The piece of nothingness whirled about in a delighted dance, around the Leewit. The two of them were rather similar, but the Leewit was at least growing up a little more. Pausert almost groaned. He hoped they’d lost Little-Bit, the silver-eyed baby vatch after their last adventure. She’d disappeared for a while, as vatches often did. They regarded humans and their doings as a kind of entertainment, only worth paying attention to when things could go terribly wrong — often as a direct result of the vatch interference. Klatha use attracted them, like moths to a candle. Pausert shook his head. He was a vatch handler, able to force some of them to do his will, but Little-bit was of the kind that couldn’t be handled. His klatha hooks merely tickled her.

“We don’t need trouble,” he said sternly, knowing it was a waste of time.

But I do! said the vatch, her tinkling little voice inside his head. Make explosions, big dream thing. I like explosions!

Whatever he did, Captain Pausert knew that playing the little vatch’s game was not a good idea. Neither was directly thwarting the immensely powerful little creature. He had to chart some kind of middle course. That was never going to be easy, but he had years of practice, dealing with the Leewit. She was resisting growing up as hard as any lastborn child ever does, and would have lapses into the hooliganism of her younger years with regularity. But he’d noticed⦠never when it really mattered. He wondered if that applied to the vatchlet.

He asked it, as he strapped in to the command chair. “Do you ever grow up?”

Almost to his surprise, he got a serious answer, if an incomprehensible one. We go to the *place*. Some never do.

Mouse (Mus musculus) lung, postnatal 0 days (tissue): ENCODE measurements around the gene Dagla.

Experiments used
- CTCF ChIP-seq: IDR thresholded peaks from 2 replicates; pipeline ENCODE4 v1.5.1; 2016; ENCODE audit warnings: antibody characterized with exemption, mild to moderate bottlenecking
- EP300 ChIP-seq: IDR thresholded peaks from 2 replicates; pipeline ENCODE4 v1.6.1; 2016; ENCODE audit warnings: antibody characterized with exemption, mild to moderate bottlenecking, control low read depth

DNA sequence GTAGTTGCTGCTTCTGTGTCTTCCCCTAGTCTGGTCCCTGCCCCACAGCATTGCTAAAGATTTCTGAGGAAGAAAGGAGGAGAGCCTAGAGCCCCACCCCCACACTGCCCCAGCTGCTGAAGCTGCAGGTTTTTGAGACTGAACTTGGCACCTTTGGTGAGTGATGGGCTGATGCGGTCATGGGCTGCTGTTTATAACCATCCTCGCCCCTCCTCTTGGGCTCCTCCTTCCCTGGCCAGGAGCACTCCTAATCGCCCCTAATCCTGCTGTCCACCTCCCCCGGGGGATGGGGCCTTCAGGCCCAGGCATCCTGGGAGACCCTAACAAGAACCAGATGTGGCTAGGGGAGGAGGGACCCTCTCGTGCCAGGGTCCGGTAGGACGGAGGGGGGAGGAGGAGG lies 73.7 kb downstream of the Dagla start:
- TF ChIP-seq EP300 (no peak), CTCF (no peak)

“Do you want to?” asked Pausert, fishing for a handle on the strange, non-material creatures.

There was a longer silence. Then the voice in his head said: Sometimes, big dream thing. Sometimes I don’t. Maybe not fun fun.

“Dying’s not fun fun for us either. And that could just happen, no matter how good we are at klatha,” said Pausert, missing Goth badly. Wishing he had her at his side. Wishing he’d just had a chance to tell her⦠because every space battle actually could just be one’s last, even for a wizard of Karres.


The battle, if you could call it that, was a short-run thing. The Venture had a good turn of speed to her, and she’d been built as a pirate-chaser, long years ago on Nikkeldepain. It was almost as if the old ship loved her work, Pausert reflected. The pirates had plainly been unaware that they’d been spotted in their attempt to sneak up undetected. Their first shot, as the Venture came racing in from their flank had been wildly astray. The Venture‘s return-fire from her erratic nova guns, had not been. Old Vezzarn had had a misfire, causing some damage to the gun and turret, but the Leewit, whose fire from the nova guns had always been uncannily accurate, was on target. Her purple searing blast had struck the other ship with its full devastating force, destroying what must have been a missile pod. He heard her shriek of glee through the intercom. “Got him! Got him good!”

The explosion that set off was enough to break the other ship in half. One moment it was a pirate, the next two hulks and debris flying off into space in separate directions. Very soon after a small lifecraft detached from what had been the front half of the ship and fled, as Captain Pausert swung the Venture away from the target. There’d be metal fragments moving unpredictably and at speed, as they ricocheted off each other.

Vezzarn came down to report on the damage to his gun-turret, as the Leewit came bouncing off the walls down the corridor. “Did you see that shot, Captain? I guessed exactly right. We blew his aft right off!”

“So you did,” said Pausert, with all the pride of the man who’d taught her to shoot. “Well, if you take the helm for a bit, I need to go and inspect Vezzarn’s pod. Lucky you didn’t get hurt, old fellow,” he said to the old spacer, who was looking a bit shaken.

What happens to the other ones? asked the little vatch-voice in their heads.

The Leewit and the captain paused⦠and Vezzarn, who was terrified of ‘witchy stuff’, fled, saying something about needing a hot drink.